First of all, thanks so much for all the positive feedback on this capelet. And thanks again to Kathleen of Grosgrain for designing the original pattern. It is such a great fit.
For Part I of the tutorial, click here.
We will begin with the lining.
Hem the straight edge of the FRONT lining pieces (shown above but covered with the next step). To figure out how much to turn in, place these pieces on the jacket fabric and measure. I turned the button edge in 3/8” as that is the seam allowance. But for the buttonhole side, you will need to leave room for the buttonholes and turn in more (see arrows). This measurement will depend on your jacket’s original buttonholes.
Take your warm fleece fabric for the muff/pouch and turn all four edges under ½” and stitch. If your fabric won't fray much, you could probably avoid this step. Or if you have a serger, that would be even better.
Place the fabric panels on the wrong side of the lining as shown. They should butt up against the edge. Topstitch them on taking care not to get the lining all bunched up.
Stitch the FRONT and BACK cape pieces RST at the long curved seam. Don't forget to leave the armhole open. Backstitch for extra strength at those points. On the original pattern there are marks and notes, "sew to here." I will make a note to myself by putting a pin in the other direction where I need to stop.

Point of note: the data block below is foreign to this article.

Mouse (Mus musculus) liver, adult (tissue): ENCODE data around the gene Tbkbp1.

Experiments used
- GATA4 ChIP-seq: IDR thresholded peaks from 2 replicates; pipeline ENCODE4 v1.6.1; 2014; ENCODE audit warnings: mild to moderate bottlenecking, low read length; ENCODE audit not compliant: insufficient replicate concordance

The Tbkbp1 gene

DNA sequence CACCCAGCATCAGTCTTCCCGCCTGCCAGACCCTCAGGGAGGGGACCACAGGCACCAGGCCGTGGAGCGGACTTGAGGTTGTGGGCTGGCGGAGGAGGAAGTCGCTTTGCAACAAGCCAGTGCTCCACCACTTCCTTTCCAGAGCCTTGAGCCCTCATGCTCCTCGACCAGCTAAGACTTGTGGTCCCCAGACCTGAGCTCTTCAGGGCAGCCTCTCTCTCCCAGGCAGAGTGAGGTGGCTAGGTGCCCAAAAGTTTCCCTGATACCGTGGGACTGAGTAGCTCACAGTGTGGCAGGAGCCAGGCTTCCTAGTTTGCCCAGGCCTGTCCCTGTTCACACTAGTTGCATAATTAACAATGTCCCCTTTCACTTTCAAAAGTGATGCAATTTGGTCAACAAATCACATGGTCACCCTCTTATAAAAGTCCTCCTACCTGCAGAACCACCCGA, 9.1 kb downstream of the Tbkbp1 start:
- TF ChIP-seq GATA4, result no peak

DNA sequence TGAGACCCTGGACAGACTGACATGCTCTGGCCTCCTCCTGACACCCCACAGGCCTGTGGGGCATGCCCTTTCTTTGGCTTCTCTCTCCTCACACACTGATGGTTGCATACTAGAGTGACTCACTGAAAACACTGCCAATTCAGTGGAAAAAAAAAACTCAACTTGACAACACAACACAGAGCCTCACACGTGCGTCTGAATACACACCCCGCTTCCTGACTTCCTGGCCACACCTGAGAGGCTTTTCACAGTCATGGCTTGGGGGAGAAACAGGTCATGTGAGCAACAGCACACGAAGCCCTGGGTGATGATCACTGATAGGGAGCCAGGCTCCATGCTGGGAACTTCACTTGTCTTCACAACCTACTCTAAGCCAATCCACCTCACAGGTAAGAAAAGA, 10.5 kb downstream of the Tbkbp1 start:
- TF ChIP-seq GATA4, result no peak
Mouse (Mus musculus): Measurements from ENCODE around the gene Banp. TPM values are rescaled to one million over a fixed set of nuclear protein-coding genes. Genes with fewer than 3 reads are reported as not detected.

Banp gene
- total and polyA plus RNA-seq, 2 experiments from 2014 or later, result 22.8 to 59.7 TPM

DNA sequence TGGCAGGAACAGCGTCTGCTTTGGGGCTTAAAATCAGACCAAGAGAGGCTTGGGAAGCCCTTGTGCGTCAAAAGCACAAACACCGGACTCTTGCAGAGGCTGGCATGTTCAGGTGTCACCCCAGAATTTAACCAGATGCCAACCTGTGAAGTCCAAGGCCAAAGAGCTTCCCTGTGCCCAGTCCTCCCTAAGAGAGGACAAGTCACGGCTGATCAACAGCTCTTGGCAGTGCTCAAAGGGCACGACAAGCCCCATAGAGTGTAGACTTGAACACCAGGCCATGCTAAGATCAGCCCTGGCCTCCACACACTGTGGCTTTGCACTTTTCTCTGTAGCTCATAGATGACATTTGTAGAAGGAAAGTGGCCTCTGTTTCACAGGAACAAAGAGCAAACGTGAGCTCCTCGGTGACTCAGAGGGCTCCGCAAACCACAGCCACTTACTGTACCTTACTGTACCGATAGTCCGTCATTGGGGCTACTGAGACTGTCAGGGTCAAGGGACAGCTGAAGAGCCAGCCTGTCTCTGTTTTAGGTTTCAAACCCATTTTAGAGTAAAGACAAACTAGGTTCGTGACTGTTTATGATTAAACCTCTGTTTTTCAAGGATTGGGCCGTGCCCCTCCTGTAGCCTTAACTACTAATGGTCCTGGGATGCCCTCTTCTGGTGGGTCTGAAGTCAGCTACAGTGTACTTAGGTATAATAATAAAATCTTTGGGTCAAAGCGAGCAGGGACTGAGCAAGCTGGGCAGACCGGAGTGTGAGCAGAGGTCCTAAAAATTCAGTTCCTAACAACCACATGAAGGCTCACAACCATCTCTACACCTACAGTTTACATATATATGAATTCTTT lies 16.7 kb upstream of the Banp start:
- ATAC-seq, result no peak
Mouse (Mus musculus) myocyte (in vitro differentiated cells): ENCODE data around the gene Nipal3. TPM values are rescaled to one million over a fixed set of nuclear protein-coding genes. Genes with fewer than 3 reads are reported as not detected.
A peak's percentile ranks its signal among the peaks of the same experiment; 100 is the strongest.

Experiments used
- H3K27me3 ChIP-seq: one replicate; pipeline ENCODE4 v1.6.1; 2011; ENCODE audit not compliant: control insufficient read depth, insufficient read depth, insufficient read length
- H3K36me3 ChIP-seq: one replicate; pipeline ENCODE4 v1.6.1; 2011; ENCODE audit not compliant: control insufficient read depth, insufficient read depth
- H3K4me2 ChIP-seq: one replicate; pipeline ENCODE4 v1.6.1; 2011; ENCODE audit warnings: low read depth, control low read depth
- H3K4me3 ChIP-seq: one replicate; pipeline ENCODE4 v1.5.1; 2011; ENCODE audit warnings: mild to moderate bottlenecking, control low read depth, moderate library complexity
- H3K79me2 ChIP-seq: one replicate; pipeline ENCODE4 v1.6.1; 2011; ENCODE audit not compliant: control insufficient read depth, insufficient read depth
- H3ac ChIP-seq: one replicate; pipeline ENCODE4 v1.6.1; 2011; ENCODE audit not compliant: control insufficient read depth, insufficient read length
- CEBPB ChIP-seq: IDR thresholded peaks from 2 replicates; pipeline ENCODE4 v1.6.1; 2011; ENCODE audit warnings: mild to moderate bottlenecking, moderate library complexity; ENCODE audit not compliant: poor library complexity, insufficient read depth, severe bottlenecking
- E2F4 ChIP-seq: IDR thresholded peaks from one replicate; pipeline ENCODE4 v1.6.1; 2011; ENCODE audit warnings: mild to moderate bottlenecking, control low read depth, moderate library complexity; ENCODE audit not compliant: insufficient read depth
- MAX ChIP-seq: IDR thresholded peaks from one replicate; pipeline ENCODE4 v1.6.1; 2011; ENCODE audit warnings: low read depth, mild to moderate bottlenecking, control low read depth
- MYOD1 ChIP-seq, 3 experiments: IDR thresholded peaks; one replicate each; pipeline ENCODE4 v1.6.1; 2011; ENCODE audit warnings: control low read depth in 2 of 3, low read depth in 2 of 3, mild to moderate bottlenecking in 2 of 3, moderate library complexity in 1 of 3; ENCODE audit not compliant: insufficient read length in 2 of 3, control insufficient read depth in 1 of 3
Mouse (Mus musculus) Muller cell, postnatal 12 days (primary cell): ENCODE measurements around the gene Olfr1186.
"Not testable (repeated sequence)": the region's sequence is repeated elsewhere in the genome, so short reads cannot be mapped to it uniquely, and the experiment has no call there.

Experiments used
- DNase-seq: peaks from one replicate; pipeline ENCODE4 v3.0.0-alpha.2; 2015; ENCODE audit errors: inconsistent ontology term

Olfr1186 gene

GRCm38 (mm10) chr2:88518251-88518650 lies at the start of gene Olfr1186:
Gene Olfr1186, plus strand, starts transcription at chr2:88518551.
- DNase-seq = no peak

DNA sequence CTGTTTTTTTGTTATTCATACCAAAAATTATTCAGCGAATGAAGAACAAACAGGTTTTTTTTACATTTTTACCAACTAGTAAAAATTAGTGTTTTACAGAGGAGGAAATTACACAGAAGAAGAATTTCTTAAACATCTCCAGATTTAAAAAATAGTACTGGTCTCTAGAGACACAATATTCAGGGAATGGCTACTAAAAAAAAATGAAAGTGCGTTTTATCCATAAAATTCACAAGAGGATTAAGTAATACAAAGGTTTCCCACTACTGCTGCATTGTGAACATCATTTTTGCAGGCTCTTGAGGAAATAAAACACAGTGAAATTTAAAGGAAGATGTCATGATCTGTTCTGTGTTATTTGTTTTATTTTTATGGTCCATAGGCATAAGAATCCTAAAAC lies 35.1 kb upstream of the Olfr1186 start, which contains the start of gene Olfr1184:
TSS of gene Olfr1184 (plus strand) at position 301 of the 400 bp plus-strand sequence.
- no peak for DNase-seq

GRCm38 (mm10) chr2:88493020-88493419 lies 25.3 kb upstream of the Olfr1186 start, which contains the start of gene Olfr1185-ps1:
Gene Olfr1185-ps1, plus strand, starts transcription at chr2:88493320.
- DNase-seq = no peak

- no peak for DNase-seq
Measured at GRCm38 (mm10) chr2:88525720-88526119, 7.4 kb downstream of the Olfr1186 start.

Stitch the FRONT and BACK lining pieces RST at the long curved seam. Leave the armhole open as before.
Remove the buttons and mark their placement. You will sew them back on later.
Next the place the lining inside the cape RST.
Prepare the hem. You will need to turn the existing flap of the jacket to the outside to ensure a clean edge. Then pin the entire hem and stitch carefully.
Stitch the collar to the lining RST, making sure to leave the neck edge open.
Clip both points off as shown. Turn inside-out and press.
Set the collar inside the cape RST as shown. The inside of the cape (the wrong side) will be facing outward and the collar will be nestled inside. Make sure that you attach the collar lining to the jacket fabric. Likewise, the cape lining will be attached to the jacket fabric. Then pin like you’ve never pinned before, starting with your center folds. Stitch carefully. If you get a pucker, just pick out the stitches around it and sew that area again.
Now the fun part. Pull the whole thing inside-out through one of the front openings.
Topstitch your neck seam so that it will lie flat.
Now finish up the construction by topstitching the lining to the cape. Leave an opening as shown so that the chubby little fingers can clasp on crisp Fall days.
Your buttonhole side should have the lining stitched just outside the edge of the original buttonholes. If you have a weighty tweed like the one pictured, your stitching will not show very much on the front of the capelet.
Finger press your bottom hem, pin and topstitch about ¼” from the edge.
Sew the buttons back on. Attach the hook and eye closure.
And it’s done! Please let me know if you have any questions. I know that a few of the photos are less than stellar. I am happy to try to fix any problems in the post.